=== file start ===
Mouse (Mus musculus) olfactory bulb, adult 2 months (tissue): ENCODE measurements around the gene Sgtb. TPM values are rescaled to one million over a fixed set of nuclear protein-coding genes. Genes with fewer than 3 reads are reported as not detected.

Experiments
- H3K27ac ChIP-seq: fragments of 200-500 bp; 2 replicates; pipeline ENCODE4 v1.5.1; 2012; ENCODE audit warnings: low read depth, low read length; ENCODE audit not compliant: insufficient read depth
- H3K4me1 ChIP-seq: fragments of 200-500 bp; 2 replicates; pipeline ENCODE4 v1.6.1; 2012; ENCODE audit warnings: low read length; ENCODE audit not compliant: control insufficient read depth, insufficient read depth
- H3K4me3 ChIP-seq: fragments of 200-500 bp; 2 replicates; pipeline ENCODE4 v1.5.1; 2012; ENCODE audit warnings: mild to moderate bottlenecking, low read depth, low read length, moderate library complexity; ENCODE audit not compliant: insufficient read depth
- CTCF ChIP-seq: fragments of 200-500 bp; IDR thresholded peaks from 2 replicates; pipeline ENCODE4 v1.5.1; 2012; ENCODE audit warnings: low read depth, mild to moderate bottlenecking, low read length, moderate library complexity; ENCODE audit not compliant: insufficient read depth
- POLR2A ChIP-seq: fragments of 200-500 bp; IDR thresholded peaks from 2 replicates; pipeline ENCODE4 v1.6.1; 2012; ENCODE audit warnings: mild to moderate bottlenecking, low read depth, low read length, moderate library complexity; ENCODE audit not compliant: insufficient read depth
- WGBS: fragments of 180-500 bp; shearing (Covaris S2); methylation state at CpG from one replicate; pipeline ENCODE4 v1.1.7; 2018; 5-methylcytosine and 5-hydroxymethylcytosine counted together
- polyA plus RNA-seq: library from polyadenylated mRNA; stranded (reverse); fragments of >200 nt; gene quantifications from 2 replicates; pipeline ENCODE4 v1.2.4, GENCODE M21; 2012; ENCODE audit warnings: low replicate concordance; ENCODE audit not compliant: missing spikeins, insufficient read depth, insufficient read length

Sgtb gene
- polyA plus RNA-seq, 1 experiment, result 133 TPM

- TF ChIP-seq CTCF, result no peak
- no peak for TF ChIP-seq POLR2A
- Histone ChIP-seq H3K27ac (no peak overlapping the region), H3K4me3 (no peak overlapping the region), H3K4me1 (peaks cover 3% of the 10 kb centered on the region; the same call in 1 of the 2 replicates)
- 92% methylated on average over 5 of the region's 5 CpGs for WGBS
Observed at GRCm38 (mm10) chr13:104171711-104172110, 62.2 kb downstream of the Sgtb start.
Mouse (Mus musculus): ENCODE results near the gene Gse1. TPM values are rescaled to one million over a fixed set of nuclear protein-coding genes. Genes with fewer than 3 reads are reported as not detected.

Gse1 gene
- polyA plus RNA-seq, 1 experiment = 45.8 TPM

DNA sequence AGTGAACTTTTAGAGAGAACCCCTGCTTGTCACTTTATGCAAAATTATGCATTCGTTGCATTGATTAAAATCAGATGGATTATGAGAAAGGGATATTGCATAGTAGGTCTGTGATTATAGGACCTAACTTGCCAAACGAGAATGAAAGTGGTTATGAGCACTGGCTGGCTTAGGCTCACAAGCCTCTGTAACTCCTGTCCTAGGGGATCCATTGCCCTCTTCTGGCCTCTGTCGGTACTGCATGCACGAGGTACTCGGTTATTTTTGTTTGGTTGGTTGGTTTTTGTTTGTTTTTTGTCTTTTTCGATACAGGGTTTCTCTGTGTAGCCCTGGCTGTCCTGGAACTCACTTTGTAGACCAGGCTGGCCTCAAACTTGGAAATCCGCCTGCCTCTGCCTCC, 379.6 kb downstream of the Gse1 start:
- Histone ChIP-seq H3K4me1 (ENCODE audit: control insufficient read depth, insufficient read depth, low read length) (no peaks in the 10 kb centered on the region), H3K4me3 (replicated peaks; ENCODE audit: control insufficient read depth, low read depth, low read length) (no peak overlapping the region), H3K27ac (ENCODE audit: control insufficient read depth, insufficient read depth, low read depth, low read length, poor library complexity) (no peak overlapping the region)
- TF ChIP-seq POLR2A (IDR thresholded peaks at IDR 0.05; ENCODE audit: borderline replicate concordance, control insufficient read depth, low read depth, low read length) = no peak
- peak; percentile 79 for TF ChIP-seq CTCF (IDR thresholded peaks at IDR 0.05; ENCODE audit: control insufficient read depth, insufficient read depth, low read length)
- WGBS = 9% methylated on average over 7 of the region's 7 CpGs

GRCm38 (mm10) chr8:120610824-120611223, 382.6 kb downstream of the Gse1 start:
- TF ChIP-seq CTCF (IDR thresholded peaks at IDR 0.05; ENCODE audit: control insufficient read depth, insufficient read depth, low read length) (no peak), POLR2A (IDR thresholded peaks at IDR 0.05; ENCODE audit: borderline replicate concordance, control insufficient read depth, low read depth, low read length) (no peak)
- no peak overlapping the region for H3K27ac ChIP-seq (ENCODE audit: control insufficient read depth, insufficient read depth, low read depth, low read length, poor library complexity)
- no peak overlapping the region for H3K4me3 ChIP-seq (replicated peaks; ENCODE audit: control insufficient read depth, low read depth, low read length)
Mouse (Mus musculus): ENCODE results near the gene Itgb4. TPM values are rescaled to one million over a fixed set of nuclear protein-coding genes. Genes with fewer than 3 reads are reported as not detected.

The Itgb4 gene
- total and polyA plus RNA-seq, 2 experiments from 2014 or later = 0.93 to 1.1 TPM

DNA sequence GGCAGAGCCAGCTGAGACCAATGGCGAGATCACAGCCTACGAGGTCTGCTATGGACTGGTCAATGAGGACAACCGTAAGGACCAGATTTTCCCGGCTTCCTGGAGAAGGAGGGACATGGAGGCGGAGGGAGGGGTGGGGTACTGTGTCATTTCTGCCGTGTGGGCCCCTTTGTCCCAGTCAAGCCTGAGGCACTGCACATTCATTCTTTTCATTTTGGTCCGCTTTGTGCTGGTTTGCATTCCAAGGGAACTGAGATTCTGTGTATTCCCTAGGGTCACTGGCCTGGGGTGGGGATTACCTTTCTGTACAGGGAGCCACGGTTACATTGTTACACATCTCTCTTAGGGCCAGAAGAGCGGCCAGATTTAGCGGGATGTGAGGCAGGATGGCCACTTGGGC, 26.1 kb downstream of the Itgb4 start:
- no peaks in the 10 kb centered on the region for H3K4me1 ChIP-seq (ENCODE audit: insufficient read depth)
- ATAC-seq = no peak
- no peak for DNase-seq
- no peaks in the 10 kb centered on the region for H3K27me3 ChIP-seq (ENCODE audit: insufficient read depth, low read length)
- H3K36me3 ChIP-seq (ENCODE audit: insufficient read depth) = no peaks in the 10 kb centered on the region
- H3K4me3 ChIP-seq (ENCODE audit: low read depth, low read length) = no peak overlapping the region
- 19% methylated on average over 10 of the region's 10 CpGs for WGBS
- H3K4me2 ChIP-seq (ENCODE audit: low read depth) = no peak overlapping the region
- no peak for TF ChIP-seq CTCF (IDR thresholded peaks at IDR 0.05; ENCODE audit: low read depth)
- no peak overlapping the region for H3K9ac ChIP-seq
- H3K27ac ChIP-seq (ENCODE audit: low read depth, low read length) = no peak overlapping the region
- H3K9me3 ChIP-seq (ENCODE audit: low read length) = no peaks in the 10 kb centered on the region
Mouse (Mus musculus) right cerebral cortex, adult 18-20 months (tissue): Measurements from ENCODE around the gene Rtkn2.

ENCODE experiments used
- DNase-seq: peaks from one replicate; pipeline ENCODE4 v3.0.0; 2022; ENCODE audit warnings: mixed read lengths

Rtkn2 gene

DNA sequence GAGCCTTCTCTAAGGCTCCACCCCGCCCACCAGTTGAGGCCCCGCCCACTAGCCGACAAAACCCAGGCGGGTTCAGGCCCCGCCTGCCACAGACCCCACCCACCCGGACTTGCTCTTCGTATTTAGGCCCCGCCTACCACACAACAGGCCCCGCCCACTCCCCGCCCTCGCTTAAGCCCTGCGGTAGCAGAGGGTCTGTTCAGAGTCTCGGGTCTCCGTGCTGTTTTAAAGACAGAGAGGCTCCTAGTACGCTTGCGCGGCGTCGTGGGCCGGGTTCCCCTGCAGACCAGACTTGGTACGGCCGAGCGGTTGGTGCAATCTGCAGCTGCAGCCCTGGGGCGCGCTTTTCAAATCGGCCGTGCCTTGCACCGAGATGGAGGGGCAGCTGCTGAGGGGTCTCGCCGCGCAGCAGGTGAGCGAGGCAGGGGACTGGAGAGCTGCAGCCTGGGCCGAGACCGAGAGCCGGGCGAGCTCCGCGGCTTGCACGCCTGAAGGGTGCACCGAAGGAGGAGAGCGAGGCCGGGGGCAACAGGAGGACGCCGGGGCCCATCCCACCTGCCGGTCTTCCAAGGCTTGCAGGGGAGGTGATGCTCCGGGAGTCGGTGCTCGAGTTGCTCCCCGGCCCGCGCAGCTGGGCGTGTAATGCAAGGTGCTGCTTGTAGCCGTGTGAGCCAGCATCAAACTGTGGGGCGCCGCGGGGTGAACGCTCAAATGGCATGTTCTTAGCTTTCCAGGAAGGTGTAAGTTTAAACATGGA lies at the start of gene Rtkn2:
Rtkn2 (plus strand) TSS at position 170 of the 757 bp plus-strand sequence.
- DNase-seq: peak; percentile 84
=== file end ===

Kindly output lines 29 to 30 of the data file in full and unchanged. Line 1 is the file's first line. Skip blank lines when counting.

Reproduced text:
Mouse (Mus musculus): ENCODE results near the gene Itgb4. TPM values are rescaled to one million over a fixed set of nuclear protein-coding genes. Genes with fewer than 3 reads are reported as not detected.

The Itgb4 gene